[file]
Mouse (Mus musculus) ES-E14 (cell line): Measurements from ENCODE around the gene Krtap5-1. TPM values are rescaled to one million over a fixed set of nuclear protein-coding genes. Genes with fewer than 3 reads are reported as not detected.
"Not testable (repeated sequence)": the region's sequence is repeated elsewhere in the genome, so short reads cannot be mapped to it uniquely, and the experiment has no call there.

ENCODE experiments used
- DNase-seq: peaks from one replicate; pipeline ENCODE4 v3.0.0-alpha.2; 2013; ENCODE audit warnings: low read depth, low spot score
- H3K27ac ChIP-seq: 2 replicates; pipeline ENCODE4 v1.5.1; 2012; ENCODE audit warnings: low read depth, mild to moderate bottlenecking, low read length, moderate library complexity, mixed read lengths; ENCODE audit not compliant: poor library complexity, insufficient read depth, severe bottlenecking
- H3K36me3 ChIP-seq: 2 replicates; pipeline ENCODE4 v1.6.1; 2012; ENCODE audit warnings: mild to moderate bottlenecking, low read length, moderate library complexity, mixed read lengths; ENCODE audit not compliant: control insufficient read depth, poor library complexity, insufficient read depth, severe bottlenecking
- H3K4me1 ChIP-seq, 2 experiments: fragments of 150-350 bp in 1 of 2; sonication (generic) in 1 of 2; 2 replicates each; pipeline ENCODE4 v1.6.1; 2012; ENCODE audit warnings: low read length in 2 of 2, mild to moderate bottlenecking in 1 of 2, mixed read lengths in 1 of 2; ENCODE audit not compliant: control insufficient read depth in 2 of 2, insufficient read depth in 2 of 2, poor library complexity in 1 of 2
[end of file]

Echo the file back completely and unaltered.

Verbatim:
Mouse (Mus musculus) ES-E14 (cell line): Measurements from ENCODE around the gene Krtap5-1. TPM values are rescaled to one million over a fixed set of nuclear protein-coding genes. Genes with fewer than 3 reads are reported as not detected.
"Not testable (repeated sequence)": the region's sequence is repeated elsewhere in the genome, so short reads cannot be mapped to it uniquely, and the experiment has no call there.

ENCODE experiments used
- DNase-seq: peaks from one replicate; pipeline ENCODE4 v3.0.0-alpha.2; 2013; ENCODE audit warnings: low read depth, low spot score
- H3K27ac ChIP-seq: 2 replicates; pipeline ENCODE4 v1.5.1; 2012; ENCODE audit warnings: low read depth, mild to moderate bottlenecking, low read length, moderate library complexity, mixed read lengths; ENCODE audit not compliant: poor library complexity, insufficient read depth, severe bottlenecking
- H3K36me3 ChIP-seq: 2 replicates; pipeline ENCODE4 v1.6.1; 2012; ENCODE audit warnings: mild to moderate bottlenecking, low read length, moderate library complexity, mixed read lengths; ENCODE audit not compliant: control insufficient read depth, poor library complexity, insufficient read depth, severe bottlenecking
- H3K4me1 ChIP-seq, 2 experiments: fragments of 150-350 bp in 1 of 2; sonication (generic) in 1 of 2; 2 replicates each; pipeline ENCODE4 v1.6.1; 2012; ENCODE audit warnings: low read length in 2 of 2, mild to moderate bottlenecking in 1 of 2, mixed read lengths in 1 of 2; ENCODE audit not compliant: control insufficient read depth in 2 of 2, insufficient read depth in 2 of 2, poor library complexity in 1 of 2